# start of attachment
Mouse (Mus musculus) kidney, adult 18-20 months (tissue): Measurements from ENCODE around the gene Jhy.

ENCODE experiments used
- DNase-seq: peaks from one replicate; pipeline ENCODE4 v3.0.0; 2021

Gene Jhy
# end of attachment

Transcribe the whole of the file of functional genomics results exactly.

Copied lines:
Mouse (Mus musculus) kidney, adult 18-20 months (tissue): Measurements from ENCODE around the gene Jhy.

ENCODE experiments used
- DNase-seq: peaks from one replicate; pipeline ENCODE4 v3.0.0; 2021

Gene Jhy